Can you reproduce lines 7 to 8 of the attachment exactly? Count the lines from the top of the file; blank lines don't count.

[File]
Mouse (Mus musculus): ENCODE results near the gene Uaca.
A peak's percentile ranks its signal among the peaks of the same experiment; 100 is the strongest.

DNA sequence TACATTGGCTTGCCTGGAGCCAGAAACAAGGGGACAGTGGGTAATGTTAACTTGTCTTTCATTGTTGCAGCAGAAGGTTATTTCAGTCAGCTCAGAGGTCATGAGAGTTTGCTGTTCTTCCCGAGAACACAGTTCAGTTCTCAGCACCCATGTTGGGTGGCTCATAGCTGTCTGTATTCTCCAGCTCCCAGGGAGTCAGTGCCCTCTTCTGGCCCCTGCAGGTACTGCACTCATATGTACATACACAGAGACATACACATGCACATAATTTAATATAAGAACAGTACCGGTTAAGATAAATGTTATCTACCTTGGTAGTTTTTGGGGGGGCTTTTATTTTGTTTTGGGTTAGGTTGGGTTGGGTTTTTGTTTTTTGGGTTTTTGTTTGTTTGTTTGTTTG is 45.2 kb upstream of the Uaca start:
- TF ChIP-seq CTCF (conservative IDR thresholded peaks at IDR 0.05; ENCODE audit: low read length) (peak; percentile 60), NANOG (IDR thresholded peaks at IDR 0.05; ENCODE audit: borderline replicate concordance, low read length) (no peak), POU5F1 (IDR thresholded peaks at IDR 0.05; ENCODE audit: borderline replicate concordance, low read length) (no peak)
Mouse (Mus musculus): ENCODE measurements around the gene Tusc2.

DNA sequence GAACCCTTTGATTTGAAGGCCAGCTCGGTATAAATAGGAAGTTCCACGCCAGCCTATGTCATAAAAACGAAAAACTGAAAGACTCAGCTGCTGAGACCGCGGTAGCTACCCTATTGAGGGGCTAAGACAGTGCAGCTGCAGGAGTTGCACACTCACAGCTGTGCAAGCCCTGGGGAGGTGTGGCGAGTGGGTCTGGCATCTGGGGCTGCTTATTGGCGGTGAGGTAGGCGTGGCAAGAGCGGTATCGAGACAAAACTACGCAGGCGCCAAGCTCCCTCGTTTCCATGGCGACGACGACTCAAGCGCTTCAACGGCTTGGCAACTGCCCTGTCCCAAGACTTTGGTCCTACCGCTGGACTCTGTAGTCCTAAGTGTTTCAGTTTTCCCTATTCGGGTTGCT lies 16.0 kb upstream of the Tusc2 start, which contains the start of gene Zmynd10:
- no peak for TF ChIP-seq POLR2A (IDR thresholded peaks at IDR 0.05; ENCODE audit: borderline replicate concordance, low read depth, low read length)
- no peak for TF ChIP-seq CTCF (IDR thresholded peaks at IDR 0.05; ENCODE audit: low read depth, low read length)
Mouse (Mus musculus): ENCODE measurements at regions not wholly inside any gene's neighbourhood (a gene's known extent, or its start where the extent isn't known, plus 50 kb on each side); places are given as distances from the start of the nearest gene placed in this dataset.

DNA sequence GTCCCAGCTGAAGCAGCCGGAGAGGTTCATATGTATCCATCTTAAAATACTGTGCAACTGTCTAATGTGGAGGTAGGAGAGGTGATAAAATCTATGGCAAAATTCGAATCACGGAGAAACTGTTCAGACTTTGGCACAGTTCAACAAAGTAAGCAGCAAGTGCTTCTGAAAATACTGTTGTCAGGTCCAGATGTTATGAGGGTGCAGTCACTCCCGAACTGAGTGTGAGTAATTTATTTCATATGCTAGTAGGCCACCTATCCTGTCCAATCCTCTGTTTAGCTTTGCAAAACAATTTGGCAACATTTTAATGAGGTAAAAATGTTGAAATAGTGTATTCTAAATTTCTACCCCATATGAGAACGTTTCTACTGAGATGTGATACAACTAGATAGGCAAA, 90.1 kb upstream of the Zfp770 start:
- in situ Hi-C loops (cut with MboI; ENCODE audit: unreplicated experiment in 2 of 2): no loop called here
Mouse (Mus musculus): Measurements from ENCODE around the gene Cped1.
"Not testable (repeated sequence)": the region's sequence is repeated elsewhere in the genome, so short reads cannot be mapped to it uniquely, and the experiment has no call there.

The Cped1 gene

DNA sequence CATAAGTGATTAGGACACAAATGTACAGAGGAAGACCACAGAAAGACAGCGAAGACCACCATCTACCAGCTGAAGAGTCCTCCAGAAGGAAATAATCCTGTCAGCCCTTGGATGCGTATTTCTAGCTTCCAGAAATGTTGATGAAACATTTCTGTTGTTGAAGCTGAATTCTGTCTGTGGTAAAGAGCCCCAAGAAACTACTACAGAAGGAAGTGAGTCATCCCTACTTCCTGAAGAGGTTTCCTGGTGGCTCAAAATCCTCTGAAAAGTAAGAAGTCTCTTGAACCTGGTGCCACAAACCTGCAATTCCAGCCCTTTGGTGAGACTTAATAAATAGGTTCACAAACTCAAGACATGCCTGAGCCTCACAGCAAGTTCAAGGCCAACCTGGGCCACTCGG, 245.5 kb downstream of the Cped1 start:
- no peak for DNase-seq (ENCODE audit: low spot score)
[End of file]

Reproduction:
- no peak for TF ChIP-seq POLR2A (IDR thresholded peaks at IDR 0.05; ENCODE audit: borderline replicate concordance, low read depth, low read length)
- no peak for TF ChIP-seq CTCF (IDR thresholded peaks at IDR 0.05; ENCODE audit: low read depth, low read length)